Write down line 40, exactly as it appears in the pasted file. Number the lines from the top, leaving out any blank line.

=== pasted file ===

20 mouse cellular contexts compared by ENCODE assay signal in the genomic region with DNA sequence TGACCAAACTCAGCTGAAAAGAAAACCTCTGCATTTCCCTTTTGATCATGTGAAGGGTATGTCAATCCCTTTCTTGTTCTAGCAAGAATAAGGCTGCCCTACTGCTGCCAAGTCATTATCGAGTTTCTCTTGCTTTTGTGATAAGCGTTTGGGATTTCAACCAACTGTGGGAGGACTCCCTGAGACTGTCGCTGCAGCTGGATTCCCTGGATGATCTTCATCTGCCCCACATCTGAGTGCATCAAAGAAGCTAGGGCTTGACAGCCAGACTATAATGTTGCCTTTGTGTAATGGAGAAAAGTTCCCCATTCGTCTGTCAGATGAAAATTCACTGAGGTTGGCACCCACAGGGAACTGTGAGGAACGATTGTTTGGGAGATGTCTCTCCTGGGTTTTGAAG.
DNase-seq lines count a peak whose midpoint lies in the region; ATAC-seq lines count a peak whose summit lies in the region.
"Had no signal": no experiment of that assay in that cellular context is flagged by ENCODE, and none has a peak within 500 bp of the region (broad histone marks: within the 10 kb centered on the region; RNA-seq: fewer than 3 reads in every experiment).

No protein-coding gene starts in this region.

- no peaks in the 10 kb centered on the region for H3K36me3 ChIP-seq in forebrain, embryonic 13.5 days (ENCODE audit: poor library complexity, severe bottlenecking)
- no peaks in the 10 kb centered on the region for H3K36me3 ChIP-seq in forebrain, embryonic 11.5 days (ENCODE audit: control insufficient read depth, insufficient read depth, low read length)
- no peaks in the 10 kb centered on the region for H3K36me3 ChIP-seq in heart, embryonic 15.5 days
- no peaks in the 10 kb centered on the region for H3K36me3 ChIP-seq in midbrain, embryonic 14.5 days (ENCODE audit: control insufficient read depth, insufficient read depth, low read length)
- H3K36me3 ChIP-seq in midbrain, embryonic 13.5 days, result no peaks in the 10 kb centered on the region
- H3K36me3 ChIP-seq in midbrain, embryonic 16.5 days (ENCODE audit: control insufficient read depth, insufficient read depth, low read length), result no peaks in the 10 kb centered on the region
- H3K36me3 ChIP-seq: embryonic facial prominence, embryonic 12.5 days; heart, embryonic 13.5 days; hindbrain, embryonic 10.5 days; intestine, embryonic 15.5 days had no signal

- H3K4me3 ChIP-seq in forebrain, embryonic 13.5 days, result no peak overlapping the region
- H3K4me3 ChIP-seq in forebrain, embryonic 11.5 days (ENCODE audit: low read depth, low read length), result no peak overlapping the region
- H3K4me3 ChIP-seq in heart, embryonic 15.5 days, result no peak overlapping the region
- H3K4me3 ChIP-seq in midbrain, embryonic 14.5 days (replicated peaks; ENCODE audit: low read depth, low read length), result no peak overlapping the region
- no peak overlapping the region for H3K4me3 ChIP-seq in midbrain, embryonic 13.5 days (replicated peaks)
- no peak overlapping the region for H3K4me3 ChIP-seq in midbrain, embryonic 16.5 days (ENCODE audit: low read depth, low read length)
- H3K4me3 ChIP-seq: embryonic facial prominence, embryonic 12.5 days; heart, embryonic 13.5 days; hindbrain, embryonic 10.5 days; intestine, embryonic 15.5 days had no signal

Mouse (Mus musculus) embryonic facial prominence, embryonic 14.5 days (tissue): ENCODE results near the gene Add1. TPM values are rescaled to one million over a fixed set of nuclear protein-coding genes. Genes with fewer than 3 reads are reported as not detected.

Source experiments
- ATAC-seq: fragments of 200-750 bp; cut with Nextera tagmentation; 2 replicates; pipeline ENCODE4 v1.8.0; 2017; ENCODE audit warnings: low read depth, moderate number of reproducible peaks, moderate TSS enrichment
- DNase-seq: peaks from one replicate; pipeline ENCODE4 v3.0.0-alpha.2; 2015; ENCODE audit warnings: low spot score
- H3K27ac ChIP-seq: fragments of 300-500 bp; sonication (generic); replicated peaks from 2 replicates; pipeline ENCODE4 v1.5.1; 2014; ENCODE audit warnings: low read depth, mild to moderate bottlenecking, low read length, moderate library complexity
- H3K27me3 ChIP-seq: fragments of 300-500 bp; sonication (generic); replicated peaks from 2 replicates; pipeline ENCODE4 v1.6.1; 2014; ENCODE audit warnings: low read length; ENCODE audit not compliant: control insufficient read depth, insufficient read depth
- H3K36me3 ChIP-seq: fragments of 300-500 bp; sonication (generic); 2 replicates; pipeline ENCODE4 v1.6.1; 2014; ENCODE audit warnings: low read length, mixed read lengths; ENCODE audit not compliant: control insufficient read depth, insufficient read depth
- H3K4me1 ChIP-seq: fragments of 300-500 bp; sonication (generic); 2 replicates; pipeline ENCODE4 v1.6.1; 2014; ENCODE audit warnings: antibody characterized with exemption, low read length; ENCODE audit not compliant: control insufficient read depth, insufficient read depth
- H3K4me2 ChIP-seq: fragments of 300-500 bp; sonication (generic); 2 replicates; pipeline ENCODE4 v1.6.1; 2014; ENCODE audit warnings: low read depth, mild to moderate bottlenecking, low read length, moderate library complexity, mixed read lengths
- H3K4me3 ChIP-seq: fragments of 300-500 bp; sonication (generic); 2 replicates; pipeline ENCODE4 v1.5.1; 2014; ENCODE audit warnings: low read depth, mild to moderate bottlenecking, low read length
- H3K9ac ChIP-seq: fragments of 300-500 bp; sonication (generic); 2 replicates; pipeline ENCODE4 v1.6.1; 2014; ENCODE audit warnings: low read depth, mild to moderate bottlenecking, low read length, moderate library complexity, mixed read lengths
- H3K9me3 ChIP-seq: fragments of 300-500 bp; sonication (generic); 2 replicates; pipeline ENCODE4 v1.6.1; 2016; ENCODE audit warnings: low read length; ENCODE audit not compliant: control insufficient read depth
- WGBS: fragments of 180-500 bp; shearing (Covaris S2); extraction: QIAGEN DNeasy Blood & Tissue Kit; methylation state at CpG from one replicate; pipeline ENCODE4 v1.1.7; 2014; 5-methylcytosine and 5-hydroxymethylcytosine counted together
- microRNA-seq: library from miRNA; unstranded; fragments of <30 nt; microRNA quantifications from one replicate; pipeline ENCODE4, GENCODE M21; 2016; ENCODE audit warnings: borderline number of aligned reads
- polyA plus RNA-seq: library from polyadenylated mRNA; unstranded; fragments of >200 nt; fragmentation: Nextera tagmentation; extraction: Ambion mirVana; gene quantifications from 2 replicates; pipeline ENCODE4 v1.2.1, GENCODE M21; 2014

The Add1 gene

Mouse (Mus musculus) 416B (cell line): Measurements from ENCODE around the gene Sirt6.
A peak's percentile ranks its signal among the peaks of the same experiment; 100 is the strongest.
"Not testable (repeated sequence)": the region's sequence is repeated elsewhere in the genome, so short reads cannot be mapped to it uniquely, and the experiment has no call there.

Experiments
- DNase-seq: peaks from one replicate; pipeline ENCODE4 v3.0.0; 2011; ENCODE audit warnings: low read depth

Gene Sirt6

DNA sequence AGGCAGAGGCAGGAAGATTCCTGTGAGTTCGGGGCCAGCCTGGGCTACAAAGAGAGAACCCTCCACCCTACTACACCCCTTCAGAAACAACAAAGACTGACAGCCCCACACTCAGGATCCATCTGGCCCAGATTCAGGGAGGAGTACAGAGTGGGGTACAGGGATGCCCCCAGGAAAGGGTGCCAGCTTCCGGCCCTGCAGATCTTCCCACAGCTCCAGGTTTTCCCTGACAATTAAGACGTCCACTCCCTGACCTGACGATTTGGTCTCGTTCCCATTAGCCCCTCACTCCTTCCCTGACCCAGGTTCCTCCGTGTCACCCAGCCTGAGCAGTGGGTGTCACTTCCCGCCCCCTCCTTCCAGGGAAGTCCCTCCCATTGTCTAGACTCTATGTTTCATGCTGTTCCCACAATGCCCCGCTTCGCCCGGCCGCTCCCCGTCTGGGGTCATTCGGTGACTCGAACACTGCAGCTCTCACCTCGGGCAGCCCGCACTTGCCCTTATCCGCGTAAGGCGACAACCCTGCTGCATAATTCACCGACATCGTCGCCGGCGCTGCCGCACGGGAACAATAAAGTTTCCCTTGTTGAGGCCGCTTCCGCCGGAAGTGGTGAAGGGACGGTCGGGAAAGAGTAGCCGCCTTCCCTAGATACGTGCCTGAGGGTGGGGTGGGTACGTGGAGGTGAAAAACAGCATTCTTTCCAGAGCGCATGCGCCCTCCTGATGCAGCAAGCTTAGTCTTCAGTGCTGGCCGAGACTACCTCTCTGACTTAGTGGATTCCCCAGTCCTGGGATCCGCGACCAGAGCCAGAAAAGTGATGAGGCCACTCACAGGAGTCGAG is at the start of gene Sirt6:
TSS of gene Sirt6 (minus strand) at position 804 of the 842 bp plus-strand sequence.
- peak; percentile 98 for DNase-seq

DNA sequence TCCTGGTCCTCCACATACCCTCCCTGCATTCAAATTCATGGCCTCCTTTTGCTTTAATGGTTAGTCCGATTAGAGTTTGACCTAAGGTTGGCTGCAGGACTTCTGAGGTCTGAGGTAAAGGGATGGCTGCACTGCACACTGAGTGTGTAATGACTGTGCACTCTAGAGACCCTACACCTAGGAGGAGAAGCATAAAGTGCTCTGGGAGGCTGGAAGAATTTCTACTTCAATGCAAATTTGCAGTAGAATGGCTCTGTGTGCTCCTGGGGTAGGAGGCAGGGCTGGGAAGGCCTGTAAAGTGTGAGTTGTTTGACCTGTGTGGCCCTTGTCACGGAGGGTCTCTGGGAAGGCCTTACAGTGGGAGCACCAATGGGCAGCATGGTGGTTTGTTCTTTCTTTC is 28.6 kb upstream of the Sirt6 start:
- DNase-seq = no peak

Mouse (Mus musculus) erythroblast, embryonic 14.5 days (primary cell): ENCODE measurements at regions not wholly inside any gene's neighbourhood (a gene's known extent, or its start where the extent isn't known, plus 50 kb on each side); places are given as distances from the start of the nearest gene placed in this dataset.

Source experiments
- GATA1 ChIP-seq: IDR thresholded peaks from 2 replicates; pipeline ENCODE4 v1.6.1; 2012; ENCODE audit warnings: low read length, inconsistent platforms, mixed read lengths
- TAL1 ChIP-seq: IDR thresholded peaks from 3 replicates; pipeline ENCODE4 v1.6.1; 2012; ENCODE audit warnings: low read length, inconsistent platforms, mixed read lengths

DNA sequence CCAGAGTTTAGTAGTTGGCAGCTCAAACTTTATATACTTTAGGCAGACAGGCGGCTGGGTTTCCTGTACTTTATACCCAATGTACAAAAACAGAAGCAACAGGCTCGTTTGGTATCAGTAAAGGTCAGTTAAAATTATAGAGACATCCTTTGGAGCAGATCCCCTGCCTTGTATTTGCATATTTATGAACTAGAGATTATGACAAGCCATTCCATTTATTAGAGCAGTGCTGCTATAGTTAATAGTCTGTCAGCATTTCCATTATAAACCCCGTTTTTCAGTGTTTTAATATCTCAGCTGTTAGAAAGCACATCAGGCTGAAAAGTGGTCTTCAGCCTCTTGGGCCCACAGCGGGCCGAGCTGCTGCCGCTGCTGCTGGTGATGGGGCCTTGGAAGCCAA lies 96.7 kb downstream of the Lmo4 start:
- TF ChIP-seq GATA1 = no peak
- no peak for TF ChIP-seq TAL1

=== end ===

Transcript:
Gene Sirt6